The JSF: One More Card In The House
August 16, 2000
 F. C. Spinney Jr., "The JSF: One More Card In The House," Proceedings, August 2000. Attached.
The attached commentary [Ref 1], written by me and published in the current issue of Proceedings of the Naval Institute, describes how the premature decisions to place the F-22 and F/A-18E/F into Engineering and Manufacturing Development in 1991 and 1992 built a house of cards (and aging crisis) that will not be rectified by the hoped for production of the JSF.
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Proceedings of the U.S. Naval Institute
The JSF: One More Card In The House
By F. C. Spinney Jr.
The Joint Strike Fighter (JSF), central to the Department of Defense's modernization agenda, looks more and more like a case of "Here we go again." Why? Because:
* Without timely deliveries of 2,853 JSFs, beginning in 2007, the plan to modernize Air Force, Navy, and Marine Corps tactical aviation (TacAir) forces won't happen.
* Without the promises of acquisition reform-cost savings, shorter development times, increased production efficiencies, all without sacrificing capability-the economic assumptions gluing together the entire DoD modernization program unravel.
The TacAir house of cards is the inevitable product of short-sighted decisions made as the Cold War ended. In 1991 and 1992, the Air Force and Navy prematurely rushed the F-22 and F/A-18E/F, respectively, into engineering and manufacturing development (EMD) without determining how they would modernize the entire force over the long term. In both cases, the aim was the same: build political support networks quickly-before the threat of a peace dividend became the skunk at the garden party-and hope that the future would take care of itself.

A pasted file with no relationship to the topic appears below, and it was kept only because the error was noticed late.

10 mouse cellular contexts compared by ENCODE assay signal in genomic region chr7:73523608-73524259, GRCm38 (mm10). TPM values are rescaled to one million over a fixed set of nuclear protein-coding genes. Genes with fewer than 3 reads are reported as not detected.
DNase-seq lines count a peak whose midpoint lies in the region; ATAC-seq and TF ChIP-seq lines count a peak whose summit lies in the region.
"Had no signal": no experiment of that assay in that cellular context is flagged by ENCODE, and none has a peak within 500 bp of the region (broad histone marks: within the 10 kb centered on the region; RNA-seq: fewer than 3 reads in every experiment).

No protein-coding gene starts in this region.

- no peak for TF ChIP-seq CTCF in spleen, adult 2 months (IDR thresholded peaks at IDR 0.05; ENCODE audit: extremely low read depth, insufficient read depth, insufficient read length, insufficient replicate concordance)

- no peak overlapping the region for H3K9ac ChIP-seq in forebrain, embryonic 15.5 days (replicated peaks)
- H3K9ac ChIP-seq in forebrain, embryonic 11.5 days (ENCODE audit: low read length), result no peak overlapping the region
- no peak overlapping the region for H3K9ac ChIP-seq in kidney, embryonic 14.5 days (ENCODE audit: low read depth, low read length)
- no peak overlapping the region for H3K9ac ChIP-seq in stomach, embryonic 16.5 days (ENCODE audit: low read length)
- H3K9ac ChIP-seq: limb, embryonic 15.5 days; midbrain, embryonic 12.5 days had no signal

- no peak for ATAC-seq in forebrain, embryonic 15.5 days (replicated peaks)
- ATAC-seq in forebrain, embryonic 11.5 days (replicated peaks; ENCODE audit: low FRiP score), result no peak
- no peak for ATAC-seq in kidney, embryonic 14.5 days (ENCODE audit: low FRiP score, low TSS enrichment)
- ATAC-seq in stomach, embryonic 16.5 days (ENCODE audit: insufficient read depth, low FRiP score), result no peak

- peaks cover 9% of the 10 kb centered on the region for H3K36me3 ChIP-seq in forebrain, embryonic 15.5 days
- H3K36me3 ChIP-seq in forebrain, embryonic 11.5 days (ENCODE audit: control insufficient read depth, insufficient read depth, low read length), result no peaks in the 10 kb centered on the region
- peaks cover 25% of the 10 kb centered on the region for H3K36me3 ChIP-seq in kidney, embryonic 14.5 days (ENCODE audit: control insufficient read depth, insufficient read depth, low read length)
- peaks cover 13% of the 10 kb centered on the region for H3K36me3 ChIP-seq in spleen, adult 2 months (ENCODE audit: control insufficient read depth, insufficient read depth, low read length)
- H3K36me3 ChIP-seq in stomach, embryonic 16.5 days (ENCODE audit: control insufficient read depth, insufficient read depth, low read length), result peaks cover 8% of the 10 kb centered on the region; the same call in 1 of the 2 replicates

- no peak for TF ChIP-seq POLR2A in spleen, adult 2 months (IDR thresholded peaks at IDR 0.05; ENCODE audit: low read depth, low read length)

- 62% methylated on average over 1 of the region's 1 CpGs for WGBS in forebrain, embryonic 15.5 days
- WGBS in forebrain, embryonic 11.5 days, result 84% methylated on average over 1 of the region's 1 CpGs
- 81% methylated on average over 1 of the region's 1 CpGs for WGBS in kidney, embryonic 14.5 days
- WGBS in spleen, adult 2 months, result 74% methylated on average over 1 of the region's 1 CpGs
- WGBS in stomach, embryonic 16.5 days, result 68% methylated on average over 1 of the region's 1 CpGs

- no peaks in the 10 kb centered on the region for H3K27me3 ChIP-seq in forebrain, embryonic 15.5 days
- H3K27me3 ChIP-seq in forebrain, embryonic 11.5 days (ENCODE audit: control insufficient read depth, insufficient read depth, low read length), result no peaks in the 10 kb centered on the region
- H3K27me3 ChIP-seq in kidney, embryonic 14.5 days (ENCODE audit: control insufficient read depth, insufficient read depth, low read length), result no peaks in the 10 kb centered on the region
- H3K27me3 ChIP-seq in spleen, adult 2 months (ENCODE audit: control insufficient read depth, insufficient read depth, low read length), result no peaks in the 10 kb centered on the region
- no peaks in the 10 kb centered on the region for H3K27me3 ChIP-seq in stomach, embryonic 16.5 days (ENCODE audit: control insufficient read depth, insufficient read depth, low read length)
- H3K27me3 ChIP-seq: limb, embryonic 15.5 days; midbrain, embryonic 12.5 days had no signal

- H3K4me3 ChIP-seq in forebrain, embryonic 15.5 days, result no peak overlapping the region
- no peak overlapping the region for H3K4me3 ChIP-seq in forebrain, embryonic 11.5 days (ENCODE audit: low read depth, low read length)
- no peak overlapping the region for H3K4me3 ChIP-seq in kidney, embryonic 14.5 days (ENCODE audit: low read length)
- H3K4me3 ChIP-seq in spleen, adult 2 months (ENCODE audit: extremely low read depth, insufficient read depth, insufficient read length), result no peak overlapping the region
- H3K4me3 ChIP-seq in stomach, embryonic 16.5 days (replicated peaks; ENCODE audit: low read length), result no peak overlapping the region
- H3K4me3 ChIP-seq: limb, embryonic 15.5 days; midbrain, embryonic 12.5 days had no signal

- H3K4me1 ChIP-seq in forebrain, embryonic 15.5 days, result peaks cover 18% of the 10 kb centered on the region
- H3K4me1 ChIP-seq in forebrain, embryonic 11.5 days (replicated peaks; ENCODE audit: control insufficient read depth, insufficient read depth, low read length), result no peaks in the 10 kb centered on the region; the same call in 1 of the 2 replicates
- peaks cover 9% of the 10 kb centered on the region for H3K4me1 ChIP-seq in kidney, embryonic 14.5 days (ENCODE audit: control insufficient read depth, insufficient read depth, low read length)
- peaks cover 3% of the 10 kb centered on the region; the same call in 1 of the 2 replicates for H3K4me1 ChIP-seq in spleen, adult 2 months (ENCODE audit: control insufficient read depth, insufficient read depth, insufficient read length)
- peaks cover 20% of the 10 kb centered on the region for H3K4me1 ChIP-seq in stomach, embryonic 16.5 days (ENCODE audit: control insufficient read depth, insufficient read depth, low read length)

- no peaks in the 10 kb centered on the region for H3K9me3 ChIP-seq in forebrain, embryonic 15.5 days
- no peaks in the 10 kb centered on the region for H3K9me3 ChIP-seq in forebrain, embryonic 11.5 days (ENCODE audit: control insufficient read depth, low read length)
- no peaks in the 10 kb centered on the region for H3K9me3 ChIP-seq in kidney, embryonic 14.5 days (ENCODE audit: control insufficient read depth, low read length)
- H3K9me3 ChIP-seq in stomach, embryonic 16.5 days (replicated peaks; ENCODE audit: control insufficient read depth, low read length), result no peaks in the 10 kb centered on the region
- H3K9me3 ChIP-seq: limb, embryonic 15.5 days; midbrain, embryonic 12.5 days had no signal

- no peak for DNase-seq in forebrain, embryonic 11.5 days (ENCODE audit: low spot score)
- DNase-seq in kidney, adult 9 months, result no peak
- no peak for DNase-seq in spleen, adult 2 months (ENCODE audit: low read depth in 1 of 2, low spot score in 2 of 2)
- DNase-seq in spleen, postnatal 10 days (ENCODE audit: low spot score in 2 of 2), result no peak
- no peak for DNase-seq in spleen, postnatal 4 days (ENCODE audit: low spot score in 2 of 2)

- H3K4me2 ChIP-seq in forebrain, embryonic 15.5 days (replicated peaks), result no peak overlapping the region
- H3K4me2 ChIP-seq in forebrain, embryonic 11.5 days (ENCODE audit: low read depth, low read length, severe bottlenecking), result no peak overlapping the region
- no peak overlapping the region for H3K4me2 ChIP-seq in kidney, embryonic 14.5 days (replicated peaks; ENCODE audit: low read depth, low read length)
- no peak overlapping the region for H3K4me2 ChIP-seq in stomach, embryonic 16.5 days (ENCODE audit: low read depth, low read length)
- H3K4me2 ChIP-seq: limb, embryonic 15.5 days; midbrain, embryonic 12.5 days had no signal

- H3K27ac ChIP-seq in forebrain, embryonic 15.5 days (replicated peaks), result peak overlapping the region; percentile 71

The Air Force succeeded in ramming the YF-22 into EMD largely by misrepresenting the YF-22 demonstrator as a general prototype, even though its most important technical and economic risks-stealth, full engine power, and integrated avionics-were not part of the YF-22 and were being developed separately along concurrent pathways. Premature EMD insertion reduced political risks, however; it hooked Congress by opening the flood gates for a torrent of subcontracts and dollars to hundreds of congressional districts. In the process, the Air Force precipitated its long-term aging crisis, because it had no plan to modernize its F-16s and A-10s, which made up 70% of its forces.
The Navy's contribution to the house of cards was triggered when the A-12 self-destructed in January 1991. Planners panicked and rushed the F/A-18E/F into EMD, claiming it was a low-risk modification to the F/A-18C and did not need a prototype. The Navy did this before it had produced a long-term plan for modernizing its entire force.
Navy and Air Force planners papered over their modernization trap by concocting two virtual development out-year programs-the Air Force's multirole fighter (MRF) and the Navy's advanced strike aircraft. In 1993, the new civilian leadership merrily walked into the trap by determining the obvious (separate tactical aviation modernization programs by each service were not "affordable"), canceling the two non-existent programs and replacing them with the joint advanced strike technology (JAST) program that mutated into the JSF.